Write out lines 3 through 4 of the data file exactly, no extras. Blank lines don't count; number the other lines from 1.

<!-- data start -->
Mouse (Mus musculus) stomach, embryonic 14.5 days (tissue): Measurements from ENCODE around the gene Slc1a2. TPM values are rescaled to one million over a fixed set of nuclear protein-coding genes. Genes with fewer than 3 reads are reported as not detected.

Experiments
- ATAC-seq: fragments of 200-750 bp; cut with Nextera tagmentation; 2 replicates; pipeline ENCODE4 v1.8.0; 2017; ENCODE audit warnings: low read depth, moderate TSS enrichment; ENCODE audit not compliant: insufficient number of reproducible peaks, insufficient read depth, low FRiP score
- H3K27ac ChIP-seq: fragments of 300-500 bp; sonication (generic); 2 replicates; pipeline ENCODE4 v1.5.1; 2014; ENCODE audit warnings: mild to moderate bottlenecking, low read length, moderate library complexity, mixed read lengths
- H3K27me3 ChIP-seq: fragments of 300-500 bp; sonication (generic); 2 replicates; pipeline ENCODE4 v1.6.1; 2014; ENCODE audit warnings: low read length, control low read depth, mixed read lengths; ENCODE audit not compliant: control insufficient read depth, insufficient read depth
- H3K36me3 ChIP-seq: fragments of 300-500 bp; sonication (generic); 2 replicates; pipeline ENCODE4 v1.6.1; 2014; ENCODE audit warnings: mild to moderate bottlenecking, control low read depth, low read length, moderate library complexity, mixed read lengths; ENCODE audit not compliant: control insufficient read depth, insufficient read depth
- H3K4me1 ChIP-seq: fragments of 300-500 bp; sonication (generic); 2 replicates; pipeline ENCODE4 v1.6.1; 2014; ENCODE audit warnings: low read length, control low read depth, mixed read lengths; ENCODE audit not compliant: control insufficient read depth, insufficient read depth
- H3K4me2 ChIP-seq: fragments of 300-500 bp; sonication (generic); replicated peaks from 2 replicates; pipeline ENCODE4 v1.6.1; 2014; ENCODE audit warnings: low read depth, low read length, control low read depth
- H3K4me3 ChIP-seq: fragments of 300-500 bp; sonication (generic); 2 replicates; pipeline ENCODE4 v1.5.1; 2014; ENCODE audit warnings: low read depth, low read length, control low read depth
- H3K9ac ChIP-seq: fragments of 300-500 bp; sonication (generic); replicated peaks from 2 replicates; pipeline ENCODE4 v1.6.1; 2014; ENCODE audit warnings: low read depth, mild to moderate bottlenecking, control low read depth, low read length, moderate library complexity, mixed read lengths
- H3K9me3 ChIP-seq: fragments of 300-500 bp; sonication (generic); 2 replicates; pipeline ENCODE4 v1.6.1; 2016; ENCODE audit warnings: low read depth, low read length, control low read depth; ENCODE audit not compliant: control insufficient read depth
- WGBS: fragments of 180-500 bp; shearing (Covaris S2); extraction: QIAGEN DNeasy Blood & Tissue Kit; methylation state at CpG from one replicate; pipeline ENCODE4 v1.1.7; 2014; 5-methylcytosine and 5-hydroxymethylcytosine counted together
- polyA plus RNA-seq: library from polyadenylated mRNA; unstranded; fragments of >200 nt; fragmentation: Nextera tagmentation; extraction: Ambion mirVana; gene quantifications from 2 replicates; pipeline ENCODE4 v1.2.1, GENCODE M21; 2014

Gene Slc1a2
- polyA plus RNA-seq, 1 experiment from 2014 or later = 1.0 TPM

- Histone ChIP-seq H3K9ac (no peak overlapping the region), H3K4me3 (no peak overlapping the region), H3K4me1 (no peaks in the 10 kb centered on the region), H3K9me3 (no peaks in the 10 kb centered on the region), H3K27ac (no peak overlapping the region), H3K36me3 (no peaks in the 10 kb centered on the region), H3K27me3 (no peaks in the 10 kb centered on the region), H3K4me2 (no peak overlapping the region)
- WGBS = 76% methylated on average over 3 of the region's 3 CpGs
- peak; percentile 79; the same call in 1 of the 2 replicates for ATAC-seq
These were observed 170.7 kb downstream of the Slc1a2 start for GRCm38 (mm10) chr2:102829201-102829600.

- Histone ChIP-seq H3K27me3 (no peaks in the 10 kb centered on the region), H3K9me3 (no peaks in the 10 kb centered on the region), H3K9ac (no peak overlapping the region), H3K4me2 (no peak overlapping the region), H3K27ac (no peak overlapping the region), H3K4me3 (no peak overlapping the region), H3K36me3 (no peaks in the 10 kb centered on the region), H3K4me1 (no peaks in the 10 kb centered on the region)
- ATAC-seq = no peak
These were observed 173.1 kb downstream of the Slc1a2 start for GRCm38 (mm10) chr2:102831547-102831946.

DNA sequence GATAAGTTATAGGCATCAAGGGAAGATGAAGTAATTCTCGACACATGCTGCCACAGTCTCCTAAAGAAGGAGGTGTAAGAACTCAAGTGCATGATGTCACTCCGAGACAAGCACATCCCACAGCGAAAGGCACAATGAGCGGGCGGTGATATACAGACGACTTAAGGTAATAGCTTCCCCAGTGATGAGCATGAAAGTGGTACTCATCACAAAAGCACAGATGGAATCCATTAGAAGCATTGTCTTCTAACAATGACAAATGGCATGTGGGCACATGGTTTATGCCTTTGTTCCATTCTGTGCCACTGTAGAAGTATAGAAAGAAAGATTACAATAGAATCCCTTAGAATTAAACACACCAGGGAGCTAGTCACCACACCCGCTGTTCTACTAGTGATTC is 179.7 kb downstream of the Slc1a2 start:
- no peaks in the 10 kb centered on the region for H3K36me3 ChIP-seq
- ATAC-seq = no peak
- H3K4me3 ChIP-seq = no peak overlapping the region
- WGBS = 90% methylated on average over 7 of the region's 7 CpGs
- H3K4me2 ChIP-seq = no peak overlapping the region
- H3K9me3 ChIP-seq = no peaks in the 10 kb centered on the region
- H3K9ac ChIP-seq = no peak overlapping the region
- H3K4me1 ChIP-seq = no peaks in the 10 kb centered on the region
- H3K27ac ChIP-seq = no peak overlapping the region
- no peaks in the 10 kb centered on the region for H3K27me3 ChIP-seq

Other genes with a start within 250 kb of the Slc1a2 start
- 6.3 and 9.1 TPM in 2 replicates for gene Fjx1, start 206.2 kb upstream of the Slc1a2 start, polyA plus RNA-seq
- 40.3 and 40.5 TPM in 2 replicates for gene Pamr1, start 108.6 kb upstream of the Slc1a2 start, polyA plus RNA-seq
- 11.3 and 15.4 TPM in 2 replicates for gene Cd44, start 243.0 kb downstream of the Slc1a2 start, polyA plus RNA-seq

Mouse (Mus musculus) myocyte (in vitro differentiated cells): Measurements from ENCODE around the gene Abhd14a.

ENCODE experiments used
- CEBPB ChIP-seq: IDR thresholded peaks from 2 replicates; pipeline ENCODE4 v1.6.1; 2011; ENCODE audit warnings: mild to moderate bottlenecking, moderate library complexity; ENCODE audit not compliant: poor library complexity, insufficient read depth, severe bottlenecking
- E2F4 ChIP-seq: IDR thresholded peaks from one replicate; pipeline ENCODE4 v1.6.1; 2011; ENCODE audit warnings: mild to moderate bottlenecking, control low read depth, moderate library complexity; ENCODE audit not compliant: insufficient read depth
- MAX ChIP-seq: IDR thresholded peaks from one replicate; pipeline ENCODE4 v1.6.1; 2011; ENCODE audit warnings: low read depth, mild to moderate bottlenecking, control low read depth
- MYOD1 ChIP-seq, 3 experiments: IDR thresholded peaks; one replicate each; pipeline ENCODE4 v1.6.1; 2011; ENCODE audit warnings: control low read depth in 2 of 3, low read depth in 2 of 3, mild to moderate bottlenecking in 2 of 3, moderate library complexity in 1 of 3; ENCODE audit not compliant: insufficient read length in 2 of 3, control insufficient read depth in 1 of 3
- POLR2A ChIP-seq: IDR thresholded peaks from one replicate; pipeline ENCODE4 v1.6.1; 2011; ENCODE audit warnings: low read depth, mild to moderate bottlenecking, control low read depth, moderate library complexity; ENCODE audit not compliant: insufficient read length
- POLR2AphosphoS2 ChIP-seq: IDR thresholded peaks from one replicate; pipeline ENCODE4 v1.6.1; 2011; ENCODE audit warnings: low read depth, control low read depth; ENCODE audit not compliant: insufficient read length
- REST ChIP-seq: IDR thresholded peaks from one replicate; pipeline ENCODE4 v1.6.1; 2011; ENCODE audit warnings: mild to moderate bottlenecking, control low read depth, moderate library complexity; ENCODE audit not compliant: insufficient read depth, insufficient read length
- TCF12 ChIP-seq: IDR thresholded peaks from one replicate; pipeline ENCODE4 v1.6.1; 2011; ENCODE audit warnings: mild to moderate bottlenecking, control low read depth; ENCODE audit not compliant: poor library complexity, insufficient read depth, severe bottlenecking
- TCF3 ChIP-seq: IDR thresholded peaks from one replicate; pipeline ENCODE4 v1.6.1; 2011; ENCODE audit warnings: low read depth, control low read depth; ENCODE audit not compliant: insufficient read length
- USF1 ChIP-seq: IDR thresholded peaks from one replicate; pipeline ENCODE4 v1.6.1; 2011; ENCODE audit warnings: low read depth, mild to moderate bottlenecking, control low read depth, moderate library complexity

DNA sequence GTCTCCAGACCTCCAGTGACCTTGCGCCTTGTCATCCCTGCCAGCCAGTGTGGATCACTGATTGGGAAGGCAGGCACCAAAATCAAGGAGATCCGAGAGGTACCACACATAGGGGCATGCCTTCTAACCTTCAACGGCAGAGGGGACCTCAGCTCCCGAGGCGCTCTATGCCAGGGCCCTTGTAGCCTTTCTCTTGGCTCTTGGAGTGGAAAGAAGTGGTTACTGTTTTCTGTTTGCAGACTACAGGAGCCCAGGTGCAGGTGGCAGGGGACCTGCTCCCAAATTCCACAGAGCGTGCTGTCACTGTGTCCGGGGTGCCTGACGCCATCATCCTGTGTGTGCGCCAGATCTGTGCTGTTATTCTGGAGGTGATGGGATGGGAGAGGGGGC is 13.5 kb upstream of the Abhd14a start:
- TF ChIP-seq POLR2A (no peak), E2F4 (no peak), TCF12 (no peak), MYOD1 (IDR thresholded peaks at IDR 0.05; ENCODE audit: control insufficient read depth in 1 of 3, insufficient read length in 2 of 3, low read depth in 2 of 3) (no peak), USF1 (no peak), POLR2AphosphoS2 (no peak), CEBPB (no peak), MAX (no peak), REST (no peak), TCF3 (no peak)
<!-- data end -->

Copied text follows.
- ATAC-seq: fragments of 200-750 bp; cut with Nextera tagmentation; 2 replicates; pipeline ENCODE4 v1.8.0; 2017; ENCODE audit warnings: low read depth, moderate TSS enrichment; ENCODE audit not compliant: insufficient number of reproducible peaks, insufficient read depth, low FRiP score
- H3K27ac ChIP-seq: fragments of 300-500 bp; sonication (generic); 2 replicates; pipeline ENCODE4 v1.5.1; 2014; ENCODE audit warnings: mild to moderate bottlenecking, low read length, moderate library complexity, mixed read lengths